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Google Privacy Education United Kingdom United States

Schools, Filtering Companies Blocking Google SSL 308

Posted by kdawson
from the right-to-look-over-your-shoulder dept.
An anonymous reader in the UK writes "Over the past several weeks we've discussed the rolling out of Google SSL search. Now an obstacle to the rollout has arisen, much to the frustration of school students and teachers alike. Content filter vendors have decided to block all Google SSL traffic — which also blocks access to Google Apps for Education. Google is working to appease these vendors. The questions at the heart of this situation are: Does a company (school, government) have a right to restrict SSL traffic so it can snoop your data, or does an individual have a right to encrypted Internet facilities? And, is the search data you create your data, or is it your employer's (school's)? IANAL but blocking SSL search seems at odds with the UK Data Protection Act, because some local governments here may be using the very same filtering service for their employees. It would also seem to go against the spirit of FIPS in the US (though I appreciate that federal standards are separate from schools in the States)."
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Schools, Filtering Companies Blocking Google SSL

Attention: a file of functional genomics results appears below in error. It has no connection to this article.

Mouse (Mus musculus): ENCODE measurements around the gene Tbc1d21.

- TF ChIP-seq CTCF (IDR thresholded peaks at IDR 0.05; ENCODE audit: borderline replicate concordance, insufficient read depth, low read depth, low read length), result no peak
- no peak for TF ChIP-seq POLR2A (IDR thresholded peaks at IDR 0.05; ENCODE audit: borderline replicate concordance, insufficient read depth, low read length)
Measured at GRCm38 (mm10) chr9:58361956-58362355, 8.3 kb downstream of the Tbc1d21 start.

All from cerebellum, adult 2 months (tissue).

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  • Re:Old news (Score:5, Informative)

    by Zan Lynx (87672) on Monday June 21, 2010 @09:59PM (#32648584) Homepage

    There are techniques for doing man-in-the-middle attacks against the SSL session which allows for inspection of SSL traffic. It's a premium feature though and I imagine schools don't want to pay for too much extra.

    There may also be legal issues with it, but I don't know about those.

    It's super simple for a company or school to set up, because they control the master certificate stores on the machines. Just add the proxy's cert as a master cert and it can merrily sign duplicate SSL certs for every website without triggering any alerts.

  • Re:Old news (Score:4, Informative)

    by Anubis350 (772791) on Monday June 21, 2010 @10:12PM (#32648656)
    *used* to be simple. Now, with wireless prevalent, and employees own devices on the network... I'm spending the summer working at a DOE lab, and the wireless network allows google SSL (at least gmail and gcal) traffic. everything *does* go through a proxy, but without control of my laptop they wouldnt be able to sign duplicate certs and pass them along like they theoretically would with my lab-provided workstation.
  • by dward90 (1813520) on Monday June 21, 2010 @10:17PM (#32648686)
    If you signed an agreement saying that you give them that right, then yes. Schools that I attended required you to sign a form consenting to use the computing facilities in the manner specified by the school, including giving them the right to know what you produce. You don't have to sign the agreement, but if you don't, you can't use the computers.
  • CIPA (Score:3, Informative)

    by Anonymous Coward on Monday June 21, 2010 @10:29PM (#32648770)

    In the US all schools receiving E-Rate funds (federal funding for electronics and communications) are required to follow CIPA guidelines for filtering and monitoring student traffic. So, making Google Search SSL pretty much makes that impossible meaning we have to block it. I am grateful that Google is creating a workaround since we are about to migrate to Google Apps ourselves.

  • Re:Exactly. (Score:2, Informative)

    by Anonymous Coward on Monday June 21, 2010 @10:53PM (#32648926)